Jewelry Party: Cecily Strong is Marisol, a former Venezuelan beauty pageant contestant dating a Men’s Rights activist who fights against equal pay for men and women. But don’t worry, his focus isn’t singular: he also shuts down Planned Parenthoods! Now, I’m fine having topics like this aired as a source of comedy. But I’m not sure why Strong’s character was the best way to introduce these types of issues. To further confuse things, halfway through the sketch it simply focuses on a long break-up that has nothing to do with the man’s politics and everything about his appearance and lifestyle. There were about four sketches competing for space and focus here, and the result is all of them cancelled each other out. That’s too bad, since the equal pay material felt like it was on the verge of actually having some real teeth. [Grade: C-]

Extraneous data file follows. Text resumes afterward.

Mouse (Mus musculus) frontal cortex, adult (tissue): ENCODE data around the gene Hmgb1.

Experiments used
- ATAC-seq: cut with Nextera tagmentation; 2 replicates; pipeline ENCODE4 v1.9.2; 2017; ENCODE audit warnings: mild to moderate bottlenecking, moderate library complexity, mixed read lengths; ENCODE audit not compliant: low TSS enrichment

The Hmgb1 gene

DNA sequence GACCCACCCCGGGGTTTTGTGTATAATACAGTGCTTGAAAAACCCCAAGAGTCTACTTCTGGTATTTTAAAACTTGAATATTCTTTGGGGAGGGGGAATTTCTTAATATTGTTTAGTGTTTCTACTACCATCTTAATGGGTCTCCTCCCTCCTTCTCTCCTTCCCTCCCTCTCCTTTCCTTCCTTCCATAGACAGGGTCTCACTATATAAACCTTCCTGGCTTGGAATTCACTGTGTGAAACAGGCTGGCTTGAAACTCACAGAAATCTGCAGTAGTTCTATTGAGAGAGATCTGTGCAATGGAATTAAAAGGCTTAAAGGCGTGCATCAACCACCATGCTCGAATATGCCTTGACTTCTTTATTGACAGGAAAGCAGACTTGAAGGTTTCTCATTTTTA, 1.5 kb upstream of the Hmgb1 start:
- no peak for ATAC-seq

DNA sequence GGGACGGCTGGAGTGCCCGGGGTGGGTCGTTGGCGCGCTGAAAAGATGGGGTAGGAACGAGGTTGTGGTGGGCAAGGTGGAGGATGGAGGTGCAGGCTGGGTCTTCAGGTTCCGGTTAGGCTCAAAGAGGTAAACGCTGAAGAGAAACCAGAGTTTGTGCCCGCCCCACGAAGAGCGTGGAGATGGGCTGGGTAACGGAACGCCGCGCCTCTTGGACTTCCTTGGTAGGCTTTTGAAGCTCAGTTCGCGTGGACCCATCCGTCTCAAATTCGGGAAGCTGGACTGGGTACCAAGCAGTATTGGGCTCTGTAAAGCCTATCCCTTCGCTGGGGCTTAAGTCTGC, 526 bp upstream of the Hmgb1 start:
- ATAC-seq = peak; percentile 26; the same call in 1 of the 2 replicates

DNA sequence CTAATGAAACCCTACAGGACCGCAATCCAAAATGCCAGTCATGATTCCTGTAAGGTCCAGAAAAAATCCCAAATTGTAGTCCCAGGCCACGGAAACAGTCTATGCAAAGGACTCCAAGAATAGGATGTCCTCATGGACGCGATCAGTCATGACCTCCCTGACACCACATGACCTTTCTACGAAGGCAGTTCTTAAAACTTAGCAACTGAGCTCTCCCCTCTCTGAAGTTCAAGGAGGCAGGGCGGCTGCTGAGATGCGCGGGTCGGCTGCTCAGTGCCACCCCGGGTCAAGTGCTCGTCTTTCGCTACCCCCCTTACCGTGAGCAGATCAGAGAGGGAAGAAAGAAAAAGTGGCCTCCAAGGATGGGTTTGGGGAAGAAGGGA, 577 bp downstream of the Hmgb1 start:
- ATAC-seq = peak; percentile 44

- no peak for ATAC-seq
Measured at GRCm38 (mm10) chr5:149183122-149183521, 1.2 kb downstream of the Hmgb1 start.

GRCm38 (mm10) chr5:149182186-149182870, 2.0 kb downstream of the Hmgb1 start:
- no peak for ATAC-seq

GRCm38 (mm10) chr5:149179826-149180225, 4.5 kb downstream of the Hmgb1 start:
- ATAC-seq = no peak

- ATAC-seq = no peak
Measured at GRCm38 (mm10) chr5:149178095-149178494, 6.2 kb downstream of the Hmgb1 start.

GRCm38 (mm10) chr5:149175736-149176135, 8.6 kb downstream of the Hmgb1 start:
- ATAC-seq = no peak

Pimpin’ Pimpin’ Pimpin’ With Katt Williams: “SNL” let Brooks Wheelan out of his cage long enough to appear as Jared Leto, the first “crazy white person” that Williams introduces on his talk show. Dunham appears next as Liza Minnelli, and here’s a great time to point out the fact that until now, Dunham has played either Hannah Horvath or a slightly exaggerated form of herself. That same technique all but derailed last week’s episode, but Dunham’s natural energy has lifted things up where Parsons’ natural introspection brought things down. (Since I penalized this approach last week, I felt the need to explain why it's a positive, for the most part, this week.) Finally, Harrison Ford (Killam) makes his way to the stage in what suddenly feels like the longest sketch in ten years. It’s not bad, per se, but this is one guest too many, even with Pharaoh’s Williams being a constant delight as host. However, having Noël Wells appear as Lena Dunham in-sketch at the last moment serves as one meta step to many in an already overcrowded, overlong sketch. File this under “way too damn much of a pretty decent if not truly great thing.” [Grade: B-]